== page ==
The consolidation of many record companies into a few mega-conglomerates worries a lot of music lovers, and there is certainly a danger of homogenization to a degree even greater than that already extant. There are up sides, however, and Verve Music Group/Universal’s recent spate of LP reproduction reissues is one. The acquisition of the catalogs of MGM, Cadet, Impulse!, ABC, and other labels has opened up a treasure chest of forgotten albums ripe for rediscovery, and to Verve’s credit, the series has ranged far and wide.
Some of the re-released albums are interesting one-offs or time-capsule curios (see Afro-Harping by Dorothy Ashby), but included in the list are a few true classics, such as Phil Woods and His European Rhythm Machine at the Montreux Jazz Festival, a molten live date from 1969.
Woods was living in Europe by this time, gigging regularly with an explosive quartet including George Gruntz on piano, Henri Texier on bass and Daniel Humair on drums. From the moment the emcee introduces the group, they are off at full throttle, tearing into the breakneck bop of Gruntz’s “Capricci Cavaleschi.” Woods is an inveterate bebopper, albeit one who mixes in various avant flavors, and he solos here like he’s channeling Bird himself.
Even when the tempo cools down, as on Leonard Feather’s highly appropriate “I Remember Bird,” the intensity of the playing does not; dig how Woods jams a double-time quote from “Scrapple in the Apple” into the piece’s chord structure during his solo. On this tune, Gruntz and Texier plow a mighty blues furrow, seeded by Humair’s cracking snare accents. Carla Bley’s “Ad Infinitum,” a modal-flavored waltz that mutates into a flat-footed blues four at odd intervals, brings out the best in Woods and includes some great interplay between Gruntz and Texier. The closing “Riot” lives up to its name (more so than author Herbie Hancock’s own versions) and includes an ecstatic, almost violent duet between Woods and Humair.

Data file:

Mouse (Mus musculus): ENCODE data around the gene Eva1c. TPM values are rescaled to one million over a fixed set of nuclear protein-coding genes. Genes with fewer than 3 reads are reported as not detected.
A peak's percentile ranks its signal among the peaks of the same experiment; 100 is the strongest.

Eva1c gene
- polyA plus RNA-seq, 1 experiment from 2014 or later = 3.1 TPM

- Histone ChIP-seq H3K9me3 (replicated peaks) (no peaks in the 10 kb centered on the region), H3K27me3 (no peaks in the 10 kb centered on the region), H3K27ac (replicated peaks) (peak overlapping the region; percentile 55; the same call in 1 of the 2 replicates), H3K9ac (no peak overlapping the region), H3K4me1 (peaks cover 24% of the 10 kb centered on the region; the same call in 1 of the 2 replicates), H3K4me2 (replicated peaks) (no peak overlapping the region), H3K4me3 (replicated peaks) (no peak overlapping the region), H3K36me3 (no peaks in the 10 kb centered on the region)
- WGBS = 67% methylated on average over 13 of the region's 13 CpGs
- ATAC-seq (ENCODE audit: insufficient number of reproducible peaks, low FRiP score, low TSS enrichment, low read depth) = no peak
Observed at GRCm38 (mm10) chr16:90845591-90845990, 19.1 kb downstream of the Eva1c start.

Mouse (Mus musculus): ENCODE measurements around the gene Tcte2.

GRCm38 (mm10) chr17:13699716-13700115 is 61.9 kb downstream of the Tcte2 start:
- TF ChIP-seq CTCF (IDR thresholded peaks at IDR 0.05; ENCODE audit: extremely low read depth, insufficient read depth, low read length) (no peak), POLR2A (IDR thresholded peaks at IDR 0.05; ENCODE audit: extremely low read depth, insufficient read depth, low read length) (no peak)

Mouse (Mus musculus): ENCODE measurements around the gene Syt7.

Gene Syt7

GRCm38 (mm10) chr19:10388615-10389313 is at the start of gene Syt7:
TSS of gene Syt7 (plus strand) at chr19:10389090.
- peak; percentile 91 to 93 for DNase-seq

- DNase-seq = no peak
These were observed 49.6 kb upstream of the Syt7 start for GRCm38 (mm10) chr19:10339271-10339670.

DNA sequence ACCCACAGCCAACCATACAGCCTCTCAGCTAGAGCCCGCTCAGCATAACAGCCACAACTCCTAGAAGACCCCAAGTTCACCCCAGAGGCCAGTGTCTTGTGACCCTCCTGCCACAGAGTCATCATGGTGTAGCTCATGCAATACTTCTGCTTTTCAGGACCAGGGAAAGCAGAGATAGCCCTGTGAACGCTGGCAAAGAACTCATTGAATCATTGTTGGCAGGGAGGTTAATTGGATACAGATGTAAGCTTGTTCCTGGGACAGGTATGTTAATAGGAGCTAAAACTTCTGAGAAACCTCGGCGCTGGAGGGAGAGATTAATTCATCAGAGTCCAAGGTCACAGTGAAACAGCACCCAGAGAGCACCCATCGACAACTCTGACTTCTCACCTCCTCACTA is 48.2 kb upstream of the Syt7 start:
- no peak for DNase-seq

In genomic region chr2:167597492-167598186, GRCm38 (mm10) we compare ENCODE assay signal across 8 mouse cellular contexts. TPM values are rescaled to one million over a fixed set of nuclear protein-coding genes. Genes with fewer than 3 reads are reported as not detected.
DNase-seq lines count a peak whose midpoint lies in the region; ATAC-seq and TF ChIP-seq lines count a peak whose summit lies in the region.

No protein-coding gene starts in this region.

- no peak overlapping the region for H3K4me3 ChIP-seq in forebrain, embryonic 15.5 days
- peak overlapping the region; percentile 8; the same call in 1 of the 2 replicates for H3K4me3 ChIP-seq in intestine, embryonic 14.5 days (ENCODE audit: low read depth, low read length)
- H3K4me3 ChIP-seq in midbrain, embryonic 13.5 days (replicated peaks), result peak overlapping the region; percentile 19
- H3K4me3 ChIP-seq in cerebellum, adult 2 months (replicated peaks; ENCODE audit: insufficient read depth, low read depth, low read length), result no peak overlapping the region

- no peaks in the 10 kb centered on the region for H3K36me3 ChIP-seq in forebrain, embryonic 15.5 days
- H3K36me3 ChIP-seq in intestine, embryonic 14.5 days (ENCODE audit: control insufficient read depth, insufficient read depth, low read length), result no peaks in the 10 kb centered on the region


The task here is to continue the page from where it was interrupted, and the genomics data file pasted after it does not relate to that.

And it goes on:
The intensity of the group’s performance is nicely offset by Woods’ unassuming, charming introductions in New York-accented French. The remastered sound is generally good, although it suffers from the typical late-'60s overuse of stereo panning (Gruntz is way off to one side). The only complaint one might raise is that no additional material is included – surely the group played more than 35 minutes over the course of the festival? – although an exact reproduction of the LP running order is a hallmark of Verve’s reissue series. In any case, it is great to have this exciting live record back in circulation.